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I have put 14 new and 1 old hook into a plastic lure box with a lid into saltwater.
The only stainless steel hook is a 3/0 Mustad J hook. At this point it doesn't show any rust.
The 5/0 Mustad J hook has 90% surface rust.
The Eagle claw 2/0 and 4/0 (silver) show no rust yet.
The Eagle claw 9/0 shows no rust yet.
All the rest show a little rust, especially where the hooks were sharpened and then coated with a black sharpie pen.
One thing I found interesting, was the hooks facing up were rusting but the part of the hook laying on the bottom of the plastic box was showing little or no rust.
I'll get a list of all the hooks I used the next time I post.
Time in the water: 27 hours
 

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Pretty cool science project.If it comes up I might be able to use that one for my kids school project.I'm interested in knowing the manufactures and the results.
 

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Never heard of anyone doing this experiment, but it sounds cool!

Personally, I no longer buy stainless hooks. I want my hooks to rust out of the fishes mouths that I hook and lose. ;)
 

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I don't use stainless hooks anymore because any fish that gets hooked severely and breaks off has probably had it!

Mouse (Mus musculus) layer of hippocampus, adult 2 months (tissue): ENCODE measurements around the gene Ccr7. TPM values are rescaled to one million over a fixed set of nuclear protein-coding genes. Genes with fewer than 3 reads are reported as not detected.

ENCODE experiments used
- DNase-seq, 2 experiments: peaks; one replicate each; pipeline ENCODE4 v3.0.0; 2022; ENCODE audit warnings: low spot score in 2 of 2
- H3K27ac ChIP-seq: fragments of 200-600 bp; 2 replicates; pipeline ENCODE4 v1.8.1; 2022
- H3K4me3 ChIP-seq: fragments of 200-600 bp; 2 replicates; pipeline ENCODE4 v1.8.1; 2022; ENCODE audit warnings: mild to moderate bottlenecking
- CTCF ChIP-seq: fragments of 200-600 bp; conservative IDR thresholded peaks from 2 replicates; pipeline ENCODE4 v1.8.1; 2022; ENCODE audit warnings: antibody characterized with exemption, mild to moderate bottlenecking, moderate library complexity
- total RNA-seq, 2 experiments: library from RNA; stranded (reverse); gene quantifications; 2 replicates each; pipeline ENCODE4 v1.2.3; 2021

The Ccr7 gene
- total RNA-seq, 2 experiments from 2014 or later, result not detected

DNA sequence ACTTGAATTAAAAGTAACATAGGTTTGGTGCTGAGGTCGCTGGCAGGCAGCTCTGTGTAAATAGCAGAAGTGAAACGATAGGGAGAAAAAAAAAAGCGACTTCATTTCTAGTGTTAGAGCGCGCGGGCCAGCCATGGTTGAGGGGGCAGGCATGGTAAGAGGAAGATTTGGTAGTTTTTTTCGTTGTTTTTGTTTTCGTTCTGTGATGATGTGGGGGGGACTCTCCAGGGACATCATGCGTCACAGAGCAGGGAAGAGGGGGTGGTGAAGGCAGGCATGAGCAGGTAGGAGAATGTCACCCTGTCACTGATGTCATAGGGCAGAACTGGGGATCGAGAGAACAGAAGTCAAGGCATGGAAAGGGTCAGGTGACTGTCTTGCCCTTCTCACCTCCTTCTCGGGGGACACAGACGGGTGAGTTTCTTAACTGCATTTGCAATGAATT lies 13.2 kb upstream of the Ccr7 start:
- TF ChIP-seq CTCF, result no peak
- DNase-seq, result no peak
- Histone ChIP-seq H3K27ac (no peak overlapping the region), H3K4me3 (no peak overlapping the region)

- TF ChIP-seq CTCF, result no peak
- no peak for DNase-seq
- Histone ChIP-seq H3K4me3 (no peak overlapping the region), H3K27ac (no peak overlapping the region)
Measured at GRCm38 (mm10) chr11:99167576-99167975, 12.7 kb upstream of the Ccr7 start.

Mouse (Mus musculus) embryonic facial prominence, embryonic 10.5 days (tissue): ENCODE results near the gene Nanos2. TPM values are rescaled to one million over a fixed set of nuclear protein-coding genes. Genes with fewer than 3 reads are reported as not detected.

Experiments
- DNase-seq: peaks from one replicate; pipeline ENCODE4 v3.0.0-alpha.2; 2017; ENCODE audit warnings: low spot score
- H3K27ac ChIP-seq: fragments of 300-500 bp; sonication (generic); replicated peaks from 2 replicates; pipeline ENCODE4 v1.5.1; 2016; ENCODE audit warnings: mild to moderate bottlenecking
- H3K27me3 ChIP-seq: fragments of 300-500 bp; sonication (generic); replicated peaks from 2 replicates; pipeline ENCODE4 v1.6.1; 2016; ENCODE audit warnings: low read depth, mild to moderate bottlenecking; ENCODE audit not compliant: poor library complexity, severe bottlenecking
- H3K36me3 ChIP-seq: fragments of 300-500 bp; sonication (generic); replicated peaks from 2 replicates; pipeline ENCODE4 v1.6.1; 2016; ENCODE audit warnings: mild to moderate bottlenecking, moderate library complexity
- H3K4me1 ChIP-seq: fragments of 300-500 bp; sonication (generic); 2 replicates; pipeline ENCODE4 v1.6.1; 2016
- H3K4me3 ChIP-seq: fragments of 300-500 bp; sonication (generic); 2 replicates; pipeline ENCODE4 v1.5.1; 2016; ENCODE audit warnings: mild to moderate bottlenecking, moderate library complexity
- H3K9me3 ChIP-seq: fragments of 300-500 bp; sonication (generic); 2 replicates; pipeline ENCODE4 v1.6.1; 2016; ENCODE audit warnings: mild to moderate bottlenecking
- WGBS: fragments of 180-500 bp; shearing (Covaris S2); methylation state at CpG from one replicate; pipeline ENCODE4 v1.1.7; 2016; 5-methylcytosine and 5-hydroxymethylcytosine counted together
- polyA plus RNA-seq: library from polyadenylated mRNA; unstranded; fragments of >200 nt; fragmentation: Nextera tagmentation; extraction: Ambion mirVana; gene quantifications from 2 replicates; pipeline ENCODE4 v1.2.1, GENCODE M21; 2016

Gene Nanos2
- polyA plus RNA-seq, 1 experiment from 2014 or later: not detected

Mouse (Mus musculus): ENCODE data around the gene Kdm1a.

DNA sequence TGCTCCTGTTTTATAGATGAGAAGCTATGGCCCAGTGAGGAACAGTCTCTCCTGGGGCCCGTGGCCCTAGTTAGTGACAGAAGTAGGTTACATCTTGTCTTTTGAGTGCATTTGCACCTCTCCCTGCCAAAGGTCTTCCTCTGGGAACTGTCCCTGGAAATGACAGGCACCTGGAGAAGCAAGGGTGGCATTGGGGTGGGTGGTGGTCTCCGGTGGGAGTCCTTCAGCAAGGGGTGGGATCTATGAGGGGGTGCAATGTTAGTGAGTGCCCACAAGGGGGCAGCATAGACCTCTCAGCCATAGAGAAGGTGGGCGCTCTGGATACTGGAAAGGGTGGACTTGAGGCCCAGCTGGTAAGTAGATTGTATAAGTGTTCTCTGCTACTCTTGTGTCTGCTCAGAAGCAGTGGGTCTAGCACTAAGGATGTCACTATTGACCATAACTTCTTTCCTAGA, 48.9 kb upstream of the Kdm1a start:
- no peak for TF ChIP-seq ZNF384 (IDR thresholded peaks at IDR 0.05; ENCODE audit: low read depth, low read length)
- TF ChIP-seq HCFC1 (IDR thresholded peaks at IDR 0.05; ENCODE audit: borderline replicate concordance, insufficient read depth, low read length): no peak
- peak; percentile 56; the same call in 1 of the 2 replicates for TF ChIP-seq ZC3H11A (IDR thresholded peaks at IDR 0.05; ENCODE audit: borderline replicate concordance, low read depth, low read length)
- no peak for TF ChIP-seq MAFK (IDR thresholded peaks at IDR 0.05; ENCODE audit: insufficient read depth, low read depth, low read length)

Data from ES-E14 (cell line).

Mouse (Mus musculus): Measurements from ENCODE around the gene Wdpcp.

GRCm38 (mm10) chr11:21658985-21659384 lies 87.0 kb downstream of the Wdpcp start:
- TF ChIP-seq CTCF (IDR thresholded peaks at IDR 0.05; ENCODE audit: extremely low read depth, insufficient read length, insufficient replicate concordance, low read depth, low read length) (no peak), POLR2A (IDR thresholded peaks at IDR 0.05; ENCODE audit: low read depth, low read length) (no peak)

Instead I use the regular carbon steel with a good finish such such a tin, etc. These will break down.
A little known secret is to coat the hooks after sharpening with "Lanolin". You can get it at the drug store. Just ask for pure Lanolin.
Changeling
 

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Good idea to test these things out. It's hard to find the right compromise between a hook that'll rust out but won't rust in your box before you get a chance to use them.

I usually give my hooks a squirt of WD-40 to keep them from rusting to pieces.
 

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Greetings All!

Best (for the fish, at least) to use bronzed hooks for smaller species, and non-offset circle hooks for the big boys. Tinned and nickel-cadmium plated hooks are toxic, slow to rust, and cause infected lesions that ultimately kill the fish. Eagle Claw sells bronzed wide gap and kahle hooks with lazer points in bulk packages of 50 for $4.00 - $6.00. It really bugs me when fishermen pull a $0.25 hook out of a fish and throw it back covered in blood....
 

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Manayak Jake,I agree.. A "true circle" and not an "offset" is the way to go.. If I buy one with an offset,it gets fixed with plyers... ;) If it's too hard to unhook a fish,it is ALWAYS better to cut the line and set him free,letting the hook corode away..
Try putting talcom powder in your hook containers to wick any excess moisture away.. ;)
 

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I never thought of testing like this..I just replace hooks and line every year anyway..I have three set ups that I like to use and my wife has one that she uses..I feel back maybe twenty feet and if I feel any roughness I change the line..The hooks are cheap enough that if I just buy new ones..
 

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The Talc powder is a good idea. Moisture is the true enemy. I only have a few lures with stainless since it hard on fish and do not hold a point well.
 
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